Burns Lake Mayor Chris Beach said the village has taken many measures to reduce spending over the years. (Lakes District News file photo)

Burns Lake ranks well in municipal spending report

Operational spending in Burns Lake has decreased 29 per cent

According to a recent report on municipal spending by the Canadian Federation of Independent Business (CFIB), Burns Lake was the best performer in northwest B.C. and the tenth best in the province.

The B.C. Municipal Spending Watch 2017 report ranked municipalities against one another. The rank was calculated through an even split between two different measures – a municipality’s 2005 to 2015 spending increase and its 2015 per-person spending level.

In general, municipalities with a large upward spending trend and a high current spending level received a poor rank, while a municipality with a low spending level and low or downward trend received a good ranking.

Between 2005 and 2015, operational spending in Burns Lake decreased by 29 per cent.

Burns Lake Mayor Chris Beach said the village has taken many measures to reduce spending over the years.

“Council is always mindful of spending while determining the need for capital infrastructure improvements,” he said. “As well, Village of Burns Lake staff do a great job managing the finances and are always fiscally responsible.”

According to CFIB, excessive growth in operating spending by local governments leads to higher taxes, which in turn puts pressure on local commerce and stifles job growth.

“For local governments, the choice is clear: address their growth in operational spending now or leave a greater burden for future governments to deal with,” notes the report.

“While a select few can be commended for their efforts to control expenditures, it is important to highlight that spending habits above sustainable levels have a direct financial burden on British Columbians, and furthermore the small businesses who live to support and grow our economy,” adds the report.

Earlier this year, councillor Kelly Holliday questioned if not raising taxes was necessarily good for Burns Lake, as it could also mean that the municipality is not making enough investments.

READ MORE: Is not raising taxes good for Burns Lake?

“If we’re only raising taxes to one per cent, or not raising them at all, we’re getting behind,” she said in April. “It’s making it very difficult for us to save money for future projects or to replace infrastructure or repair infrastructure as it breaks.”

Only seven out of 152 municipal governments in B.C. have kept operational spending at or below levels of inflation plus population growth over the 10-year period. No major municipal government with more than 25,000 residents made the list.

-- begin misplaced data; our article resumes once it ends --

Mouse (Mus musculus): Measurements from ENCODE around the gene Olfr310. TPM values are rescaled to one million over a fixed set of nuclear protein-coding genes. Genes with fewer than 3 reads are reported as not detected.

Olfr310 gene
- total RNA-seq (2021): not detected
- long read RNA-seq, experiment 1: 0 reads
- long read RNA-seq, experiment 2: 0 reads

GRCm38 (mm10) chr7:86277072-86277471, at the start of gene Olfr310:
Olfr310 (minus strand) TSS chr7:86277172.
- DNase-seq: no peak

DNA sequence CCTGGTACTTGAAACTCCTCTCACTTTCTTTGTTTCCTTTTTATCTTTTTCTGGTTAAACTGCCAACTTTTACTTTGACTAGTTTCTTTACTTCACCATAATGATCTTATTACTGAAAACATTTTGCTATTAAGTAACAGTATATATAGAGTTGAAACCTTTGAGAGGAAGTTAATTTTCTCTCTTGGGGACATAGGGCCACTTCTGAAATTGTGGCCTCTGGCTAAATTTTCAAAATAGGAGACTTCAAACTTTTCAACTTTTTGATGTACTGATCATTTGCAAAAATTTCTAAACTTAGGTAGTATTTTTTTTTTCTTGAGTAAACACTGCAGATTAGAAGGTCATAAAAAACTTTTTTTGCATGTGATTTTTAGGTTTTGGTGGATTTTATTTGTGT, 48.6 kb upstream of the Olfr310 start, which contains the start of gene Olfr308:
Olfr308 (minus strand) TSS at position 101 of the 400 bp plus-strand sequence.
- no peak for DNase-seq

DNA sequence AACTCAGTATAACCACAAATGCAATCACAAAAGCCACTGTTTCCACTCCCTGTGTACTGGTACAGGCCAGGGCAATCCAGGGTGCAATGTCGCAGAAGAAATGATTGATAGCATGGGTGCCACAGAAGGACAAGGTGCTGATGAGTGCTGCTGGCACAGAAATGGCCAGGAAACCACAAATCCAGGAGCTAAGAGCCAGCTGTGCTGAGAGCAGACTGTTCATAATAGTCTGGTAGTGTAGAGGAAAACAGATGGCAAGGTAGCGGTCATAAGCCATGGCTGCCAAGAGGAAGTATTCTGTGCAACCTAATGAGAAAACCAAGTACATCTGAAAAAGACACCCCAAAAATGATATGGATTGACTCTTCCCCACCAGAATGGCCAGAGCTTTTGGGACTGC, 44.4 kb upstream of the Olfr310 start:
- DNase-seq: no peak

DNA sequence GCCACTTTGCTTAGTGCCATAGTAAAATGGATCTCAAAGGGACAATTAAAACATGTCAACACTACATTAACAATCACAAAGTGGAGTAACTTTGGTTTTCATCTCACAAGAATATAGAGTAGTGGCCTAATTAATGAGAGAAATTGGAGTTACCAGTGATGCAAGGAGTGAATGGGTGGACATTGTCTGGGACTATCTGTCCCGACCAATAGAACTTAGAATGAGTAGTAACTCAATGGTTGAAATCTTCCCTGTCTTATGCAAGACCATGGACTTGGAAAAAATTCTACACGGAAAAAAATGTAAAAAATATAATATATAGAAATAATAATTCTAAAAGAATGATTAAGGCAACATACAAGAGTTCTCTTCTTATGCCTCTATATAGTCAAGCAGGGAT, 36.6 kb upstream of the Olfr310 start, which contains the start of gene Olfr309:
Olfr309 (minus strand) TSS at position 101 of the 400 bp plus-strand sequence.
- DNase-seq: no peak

According to CFIB, on average, a family of four in B.C. could have saved $7842 in municipal taxes over a 10-year term if municipal operating spending had been held in line with that benchmark.

Mayor Beach added that he feels positive about the what the future holds for Burns Lake.

“Council has embarked on an economic diversification path that will allow us to support community organizations and initiatives,” he said, referring to the Lakes District economic diversification committee, which was created to find ways to reduce the impacts of declining timber supply.


 

@flavio_nienow
newsroom@ldnews.net

Like us on Facebook and follow us on Twitter.

Get local stories you won't find anywhere else right to your inbox.
Sign up here

Just Posted

LDSS valedictorian Daria Strimbold to represent B.C. for the WE virtual grad party

The event will be hosted by comedian Lilly Singh, on CTV on June 6

Houston mill to re-open June 8

Ends lengthy shutdown which began in March

No fines issued in provincial parks over May longweekend

Activities restricted to day-use only

B.C. government eyes antlerless moose harvest increase in bid to save caribou

Antlerless moose hunts reduce predation for threatened mountain caribou, says ministry

Social distancing at the skatepark — kids style

Kids in the village have taken on board this season of social… Continue reading

VIDEO: B.C. dentist gets grand welcome home after two months in hospital fighting COVID-19

Michael Chow was given a surprise send off by hospital staff and ‘welcome home’ from neighbours

‘Like finding a needle in a haystack’: Ancient arrowhead discovered near Williams Lake

The artifact is believed to be from the Nesikip period between 7,500 BP to 6,000 BP

Friends, family mourn Salt Spring Island woman killed in suspected murder-suicide

A GoFundMe campaign has been launched for Jennifer Quesnel’s three sons

PHOTOS: Anti-racism protesters gather in communities across B.C.

More protests are expected through the weekend

Indigenous chief alleges RCMP beat him during arrest that began over expired licence plate

Athabasca Chipewyan Chief Allan Adam calling for independent investigation

‘I’m pissed, I’m outraged’: Federal minister calls out police violence against Indigenous people

Indigenous Minister Marc Miller spoke on recent incidents, including fatal shooting of a B.C. woman

Indigenous families say their loved ones’ deaths in custody are part of pattern

Nora Martin joins other Indigenous families in calling for a significant shift in policing

UPDATED: Pair accused of ‘horrific’ assault at Vancouver’s Oppenheimer Park arrested

Police say Jason Tapp, 30, and Nicole Edwards, 33, did not show up to meet their bail supervisor this week

Most Read